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USAID formally suspends contractor in Iraq and Afghanistan

USAID formally suspends work of major aid contractor in Afghanistan and Iraq amid accusations of mismanagement

The United States Agency for International Development has formally suspended the work of one of its contractors in Iraq and Afghanistan following accusations of mismanagement.

A USAID statement issued Monday said the decision was the result of investigations into “serious misconduct” by Arlington, Va.-based International Relief and Development.

Since it began operations in 2006, IRD -- which describes itself on its website as a nonprofit humanitarian and development organization -- has been awarded projects worth more than $1 billion in Afghanistan and $85.57 million in Iraq.

The ban, effective immediately, comes after a USAID review “revealed serious misconduct in IRD’s performance, management, internal controls and present responsibility,” the statement read.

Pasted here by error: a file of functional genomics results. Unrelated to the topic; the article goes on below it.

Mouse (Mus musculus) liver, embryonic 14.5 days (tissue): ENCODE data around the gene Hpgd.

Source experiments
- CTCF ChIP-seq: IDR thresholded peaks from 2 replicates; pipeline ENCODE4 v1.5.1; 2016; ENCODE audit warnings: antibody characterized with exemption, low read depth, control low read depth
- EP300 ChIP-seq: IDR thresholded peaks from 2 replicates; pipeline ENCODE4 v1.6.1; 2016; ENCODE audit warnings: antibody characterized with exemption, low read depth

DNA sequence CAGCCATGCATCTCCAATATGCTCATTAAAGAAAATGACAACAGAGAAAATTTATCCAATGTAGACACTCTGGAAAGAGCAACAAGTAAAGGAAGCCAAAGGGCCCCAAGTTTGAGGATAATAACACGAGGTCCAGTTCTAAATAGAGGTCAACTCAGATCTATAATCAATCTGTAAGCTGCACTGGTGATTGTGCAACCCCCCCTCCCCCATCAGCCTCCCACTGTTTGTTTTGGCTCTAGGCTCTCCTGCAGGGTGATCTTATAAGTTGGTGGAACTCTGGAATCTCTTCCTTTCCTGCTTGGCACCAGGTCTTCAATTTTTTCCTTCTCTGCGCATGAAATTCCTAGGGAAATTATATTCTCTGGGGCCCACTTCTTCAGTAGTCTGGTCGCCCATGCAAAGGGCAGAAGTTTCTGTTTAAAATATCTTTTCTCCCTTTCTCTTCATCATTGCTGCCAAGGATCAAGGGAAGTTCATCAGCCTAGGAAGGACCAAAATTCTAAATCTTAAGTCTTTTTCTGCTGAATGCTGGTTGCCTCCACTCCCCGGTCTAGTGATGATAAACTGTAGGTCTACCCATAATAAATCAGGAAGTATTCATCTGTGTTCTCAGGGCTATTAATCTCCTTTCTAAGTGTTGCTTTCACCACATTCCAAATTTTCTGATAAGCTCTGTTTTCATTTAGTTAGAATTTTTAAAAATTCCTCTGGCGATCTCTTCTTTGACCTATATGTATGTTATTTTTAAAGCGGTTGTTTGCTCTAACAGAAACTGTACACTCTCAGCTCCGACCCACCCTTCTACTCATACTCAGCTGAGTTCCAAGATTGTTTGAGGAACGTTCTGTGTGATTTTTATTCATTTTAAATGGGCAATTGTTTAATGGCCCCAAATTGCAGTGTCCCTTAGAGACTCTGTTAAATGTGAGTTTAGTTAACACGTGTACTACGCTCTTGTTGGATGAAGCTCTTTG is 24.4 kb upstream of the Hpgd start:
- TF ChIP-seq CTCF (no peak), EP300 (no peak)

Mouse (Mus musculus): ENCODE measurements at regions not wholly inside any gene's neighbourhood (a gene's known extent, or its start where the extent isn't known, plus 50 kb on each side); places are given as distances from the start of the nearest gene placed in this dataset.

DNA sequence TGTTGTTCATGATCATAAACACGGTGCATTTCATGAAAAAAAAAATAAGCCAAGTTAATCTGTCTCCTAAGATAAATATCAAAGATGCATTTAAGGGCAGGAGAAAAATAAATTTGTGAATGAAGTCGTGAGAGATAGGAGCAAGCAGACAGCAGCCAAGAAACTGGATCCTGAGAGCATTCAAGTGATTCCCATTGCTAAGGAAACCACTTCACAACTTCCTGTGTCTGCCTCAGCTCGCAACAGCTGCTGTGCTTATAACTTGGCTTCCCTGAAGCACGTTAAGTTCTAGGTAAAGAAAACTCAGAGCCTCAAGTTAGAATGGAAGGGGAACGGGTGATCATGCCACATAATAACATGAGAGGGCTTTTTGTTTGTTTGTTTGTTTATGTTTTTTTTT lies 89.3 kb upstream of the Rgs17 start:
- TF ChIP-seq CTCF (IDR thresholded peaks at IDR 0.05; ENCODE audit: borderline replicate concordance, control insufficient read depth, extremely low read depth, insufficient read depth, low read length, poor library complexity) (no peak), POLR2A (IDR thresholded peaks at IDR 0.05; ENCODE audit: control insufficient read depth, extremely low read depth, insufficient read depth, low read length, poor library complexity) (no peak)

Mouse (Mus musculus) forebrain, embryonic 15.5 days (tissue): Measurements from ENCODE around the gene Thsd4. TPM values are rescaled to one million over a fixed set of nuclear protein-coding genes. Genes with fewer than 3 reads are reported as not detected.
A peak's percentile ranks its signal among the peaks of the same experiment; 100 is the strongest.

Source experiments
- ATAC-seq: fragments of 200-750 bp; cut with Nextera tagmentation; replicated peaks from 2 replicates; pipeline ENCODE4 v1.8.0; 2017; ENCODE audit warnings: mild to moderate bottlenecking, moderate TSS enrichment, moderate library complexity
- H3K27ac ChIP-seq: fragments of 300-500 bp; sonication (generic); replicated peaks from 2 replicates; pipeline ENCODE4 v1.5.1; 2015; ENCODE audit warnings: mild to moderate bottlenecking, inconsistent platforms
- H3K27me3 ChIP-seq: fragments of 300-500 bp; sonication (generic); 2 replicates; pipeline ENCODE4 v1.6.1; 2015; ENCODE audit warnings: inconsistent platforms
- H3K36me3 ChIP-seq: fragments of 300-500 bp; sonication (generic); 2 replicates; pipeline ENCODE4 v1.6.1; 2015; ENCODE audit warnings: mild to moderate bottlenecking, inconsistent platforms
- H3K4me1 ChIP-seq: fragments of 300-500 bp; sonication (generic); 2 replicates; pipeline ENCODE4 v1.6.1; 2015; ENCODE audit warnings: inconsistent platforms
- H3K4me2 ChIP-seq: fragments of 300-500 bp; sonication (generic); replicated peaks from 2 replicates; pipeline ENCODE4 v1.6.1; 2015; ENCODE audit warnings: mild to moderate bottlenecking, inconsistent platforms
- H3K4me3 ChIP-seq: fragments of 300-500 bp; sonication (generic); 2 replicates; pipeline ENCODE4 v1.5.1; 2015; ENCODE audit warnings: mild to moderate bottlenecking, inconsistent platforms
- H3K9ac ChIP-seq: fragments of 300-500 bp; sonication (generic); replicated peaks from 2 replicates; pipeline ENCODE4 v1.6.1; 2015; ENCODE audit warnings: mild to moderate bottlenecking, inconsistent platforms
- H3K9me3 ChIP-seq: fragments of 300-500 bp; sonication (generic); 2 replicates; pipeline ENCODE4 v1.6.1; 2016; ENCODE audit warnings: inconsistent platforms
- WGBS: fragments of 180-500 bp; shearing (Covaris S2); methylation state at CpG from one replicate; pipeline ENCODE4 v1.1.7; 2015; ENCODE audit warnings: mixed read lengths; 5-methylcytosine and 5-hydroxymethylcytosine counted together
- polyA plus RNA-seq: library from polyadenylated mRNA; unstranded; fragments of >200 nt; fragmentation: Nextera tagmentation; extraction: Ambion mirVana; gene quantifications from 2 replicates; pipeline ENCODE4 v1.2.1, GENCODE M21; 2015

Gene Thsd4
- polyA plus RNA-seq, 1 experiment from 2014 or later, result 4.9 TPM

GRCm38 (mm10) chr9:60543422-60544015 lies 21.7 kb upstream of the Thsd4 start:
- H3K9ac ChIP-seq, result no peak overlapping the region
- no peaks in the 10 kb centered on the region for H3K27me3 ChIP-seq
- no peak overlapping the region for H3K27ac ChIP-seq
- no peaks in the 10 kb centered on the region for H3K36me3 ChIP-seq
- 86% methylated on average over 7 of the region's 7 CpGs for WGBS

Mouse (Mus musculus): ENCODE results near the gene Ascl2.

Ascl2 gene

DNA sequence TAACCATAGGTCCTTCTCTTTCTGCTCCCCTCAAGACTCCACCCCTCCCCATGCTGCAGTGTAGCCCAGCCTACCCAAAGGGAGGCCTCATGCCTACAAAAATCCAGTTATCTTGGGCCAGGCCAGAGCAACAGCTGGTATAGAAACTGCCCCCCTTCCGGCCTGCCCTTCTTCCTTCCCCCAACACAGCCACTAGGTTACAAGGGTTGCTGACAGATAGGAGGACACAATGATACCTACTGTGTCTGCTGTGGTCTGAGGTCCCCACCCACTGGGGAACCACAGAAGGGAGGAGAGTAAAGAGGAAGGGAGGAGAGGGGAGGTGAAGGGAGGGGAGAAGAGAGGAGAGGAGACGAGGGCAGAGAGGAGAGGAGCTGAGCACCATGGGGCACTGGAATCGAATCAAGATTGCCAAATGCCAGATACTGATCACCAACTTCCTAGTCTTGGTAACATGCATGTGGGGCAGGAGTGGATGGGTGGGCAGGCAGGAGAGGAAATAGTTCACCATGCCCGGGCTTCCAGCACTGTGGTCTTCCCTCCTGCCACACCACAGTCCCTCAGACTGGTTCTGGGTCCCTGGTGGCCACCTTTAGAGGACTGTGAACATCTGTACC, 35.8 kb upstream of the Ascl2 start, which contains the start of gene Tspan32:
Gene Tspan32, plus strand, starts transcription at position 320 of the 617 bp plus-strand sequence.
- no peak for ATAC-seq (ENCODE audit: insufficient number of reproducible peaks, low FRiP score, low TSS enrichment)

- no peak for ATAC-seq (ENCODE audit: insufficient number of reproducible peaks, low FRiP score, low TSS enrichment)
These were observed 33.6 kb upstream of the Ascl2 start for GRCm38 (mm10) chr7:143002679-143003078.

IRD, which last year was USAID’s 25th largest contractor, said it was “cooperating fully” with the investigation.

“We are working on a response to USAID that will directly address the agency’s concerns, and reestablish confidence that federal taxpayer funds are being prudently managed by IRD,” said Roger Ervin, the group’s chief executive.

IRD is also under investigation for alleged mismanagement by the U.S. government's special inspector general for Afghanistan reconstruction.

The USAID's own inspector general found that 34% of the group's projects in Iraq failed to match any needs identified by the communities.

The USAID decision comes more than a week after Sen. Bob Corker (R-Tenn.), the new chairman of the Senate Foreign Relations Committee, called on the Obama administration to sever ties with IRD and another contractor.

In a Jan. 16 letter to Rajiv Shah, the head of USAID, Corker called the agency's “continued reliance on such organizations … questionable at best.”

Corker cited a case in which a former procurement director at IRD was indicted for “allegedly soliciting and accepting bribes in exchange for influencing the award of USAID-funded contracts in Afghanistan.”

Latifi is a special correspondent.

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